When we think of "me", or "my identity" as a human being, we think of our body. In most people, the sense of I is consisting of the physical form we see in the mirror and of the thoughts we have about it.
We think of ourselves as being this or that; as small or tall, smart or stupid, beautiful or ugly. All these qualifications are messages from the surrounding environment that we have internalised and accepted as true. Our own thinking may have added to these definitions and we may have come to the conclusion that yes, I am not intelligent enough, or too tall or not meeting the beauty standards of this world...
As for the body, we watch it change constantly. What once was the form of a small child grew into a teenager and then into a young adult. Eventually the traits of youth transformed into an ageing adult who watches wrinkles develop on the face and whose body gets less agile and more fragile.
It is safe to say that all material or mental aspects of our life change constantly. Even seemingly solid objects, like a house or a car, are subject to the law of change. One day they are shiny and new, yet just a few years later they have become worn and outdated. In the end they will disappear, just like a vast area of woods can vanish to become an urban agglomeration. Even mountain ranges change and eventually crumble if we are there to watch over a long enough period of time.
Unless a deeper questioning awakes from within, we go through life with our attention focused exclusively on these ever-changing forms and thoughts in which our identity is embedded. This is how the vast majority of people live. But there is an ever growing number of seekers who are tuning in to the fact that there is truly more to us than a changing body and a wavering mind. They are beginning to explore aspects of their being that are beyond the sensory perceptions. Just like the sages and saints that have walked this path for millennia, they realise that at the back of all the appearing and disappearing forms is a space or presence that is unchanging and ever-present.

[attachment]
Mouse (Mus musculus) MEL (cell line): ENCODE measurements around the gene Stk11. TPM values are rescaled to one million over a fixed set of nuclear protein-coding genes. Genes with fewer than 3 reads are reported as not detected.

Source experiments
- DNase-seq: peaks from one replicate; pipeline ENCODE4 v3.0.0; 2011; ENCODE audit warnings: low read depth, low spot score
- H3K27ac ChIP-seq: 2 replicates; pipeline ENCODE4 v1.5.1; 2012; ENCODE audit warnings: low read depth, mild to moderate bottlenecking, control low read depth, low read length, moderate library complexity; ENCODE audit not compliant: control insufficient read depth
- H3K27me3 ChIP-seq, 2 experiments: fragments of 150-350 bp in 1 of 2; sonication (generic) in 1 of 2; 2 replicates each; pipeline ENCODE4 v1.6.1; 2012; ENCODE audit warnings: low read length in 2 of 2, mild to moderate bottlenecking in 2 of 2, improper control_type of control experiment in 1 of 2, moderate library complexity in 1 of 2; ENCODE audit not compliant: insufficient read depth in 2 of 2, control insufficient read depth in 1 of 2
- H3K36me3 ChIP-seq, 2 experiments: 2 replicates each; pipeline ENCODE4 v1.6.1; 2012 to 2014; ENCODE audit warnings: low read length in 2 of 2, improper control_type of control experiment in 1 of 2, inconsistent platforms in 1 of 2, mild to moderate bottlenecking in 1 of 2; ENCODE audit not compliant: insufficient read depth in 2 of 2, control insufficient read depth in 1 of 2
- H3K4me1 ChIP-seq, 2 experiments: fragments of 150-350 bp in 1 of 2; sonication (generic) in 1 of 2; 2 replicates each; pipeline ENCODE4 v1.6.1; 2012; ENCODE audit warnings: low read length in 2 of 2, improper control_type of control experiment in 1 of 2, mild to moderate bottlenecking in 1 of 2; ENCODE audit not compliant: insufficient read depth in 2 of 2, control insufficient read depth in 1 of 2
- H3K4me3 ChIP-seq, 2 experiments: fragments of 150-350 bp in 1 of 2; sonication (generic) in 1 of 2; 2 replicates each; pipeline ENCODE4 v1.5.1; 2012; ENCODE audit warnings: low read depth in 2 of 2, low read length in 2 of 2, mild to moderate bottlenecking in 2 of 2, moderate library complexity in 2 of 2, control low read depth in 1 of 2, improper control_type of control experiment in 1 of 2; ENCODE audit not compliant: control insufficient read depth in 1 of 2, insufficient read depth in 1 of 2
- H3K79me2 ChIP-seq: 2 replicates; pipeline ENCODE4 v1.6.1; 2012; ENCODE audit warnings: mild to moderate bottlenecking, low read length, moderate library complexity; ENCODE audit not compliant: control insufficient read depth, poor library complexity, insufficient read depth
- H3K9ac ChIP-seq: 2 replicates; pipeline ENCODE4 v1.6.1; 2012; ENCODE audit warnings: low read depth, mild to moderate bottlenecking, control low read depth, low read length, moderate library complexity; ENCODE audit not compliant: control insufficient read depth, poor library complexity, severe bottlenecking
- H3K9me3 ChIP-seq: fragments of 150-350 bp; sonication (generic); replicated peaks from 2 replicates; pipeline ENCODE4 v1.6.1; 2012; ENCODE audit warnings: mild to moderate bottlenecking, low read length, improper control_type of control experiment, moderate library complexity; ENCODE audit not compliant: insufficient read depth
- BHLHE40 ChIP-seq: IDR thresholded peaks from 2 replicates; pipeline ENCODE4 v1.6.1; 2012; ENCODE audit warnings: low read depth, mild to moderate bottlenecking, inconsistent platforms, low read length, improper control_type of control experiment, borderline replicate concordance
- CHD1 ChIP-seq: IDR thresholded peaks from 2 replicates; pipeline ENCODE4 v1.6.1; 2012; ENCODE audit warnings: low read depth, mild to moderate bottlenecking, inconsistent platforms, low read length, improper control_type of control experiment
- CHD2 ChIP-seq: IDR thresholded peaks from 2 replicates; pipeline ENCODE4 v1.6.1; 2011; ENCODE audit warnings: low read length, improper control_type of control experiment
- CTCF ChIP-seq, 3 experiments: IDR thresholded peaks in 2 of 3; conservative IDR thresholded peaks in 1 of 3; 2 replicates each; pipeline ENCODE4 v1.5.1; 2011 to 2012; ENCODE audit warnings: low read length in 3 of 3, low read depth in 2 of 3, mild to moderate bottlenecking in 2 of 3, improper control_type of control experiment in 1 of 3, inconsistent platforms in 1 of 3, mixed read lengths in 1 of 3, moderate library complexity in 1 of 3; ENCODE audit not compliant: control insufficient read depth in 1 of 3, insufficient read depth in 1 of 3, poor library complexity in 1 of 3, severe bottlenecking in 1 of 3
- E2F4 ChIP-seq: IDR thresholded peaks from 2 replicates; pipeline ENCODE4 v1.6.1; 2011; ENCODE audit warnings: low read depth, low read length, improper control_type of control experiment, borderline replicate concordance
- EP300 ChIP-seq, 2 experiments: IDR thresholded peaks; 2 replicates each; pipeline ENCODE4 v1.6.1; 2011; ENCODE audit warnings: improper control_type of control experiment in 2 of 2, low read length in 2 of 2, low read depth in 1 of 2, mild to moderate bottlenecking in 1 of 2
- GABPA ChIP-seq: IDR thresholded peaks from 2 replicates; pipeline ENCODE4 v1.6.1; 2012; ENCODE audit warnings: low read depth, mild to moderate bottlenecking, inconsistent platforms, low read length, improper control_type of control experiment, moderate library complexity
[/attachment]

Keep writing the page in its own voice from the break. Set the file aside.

If we want to know this presence in our own being, we need to reverse the focus of our attention. Instead of following every thought and every sensory perception, we need to turn our attention inward by closing our eyes. At first we may notice the many thoughts and feelings that jump into our awareness when we begin to meditate. We get to see just how densely populated our mind is... If we choose to continue sitting and watching, we notice that even though thoughts continue to come and go, there is something in us that is watching and knowing them. This knowing Awareness is what we want to pay attention to. In cultivating awareness of this Awareness, we develop the ability to know the difference between the coming and going of thoughts and the ever-present Presence that knows them. In choosing to remain with the Presence, as the Presence, we have a chance to mature the understanding that it is who we truly are. No form or thought exists without or separate from the Presence that is our True Nature. Knowing this with every fibre of our being is the invaluable gift of Meditation!
If you would like to explore the gift of Meditation for yourself, you can join an Online Satsang, or sign-up for a free half hour session to explore the power of Online Meditation Mentoring with Sampriya. Check out Sampriya's travel schedule in the Fall for Meditation Seminars and Retreats in Switzerland and The Netherlands.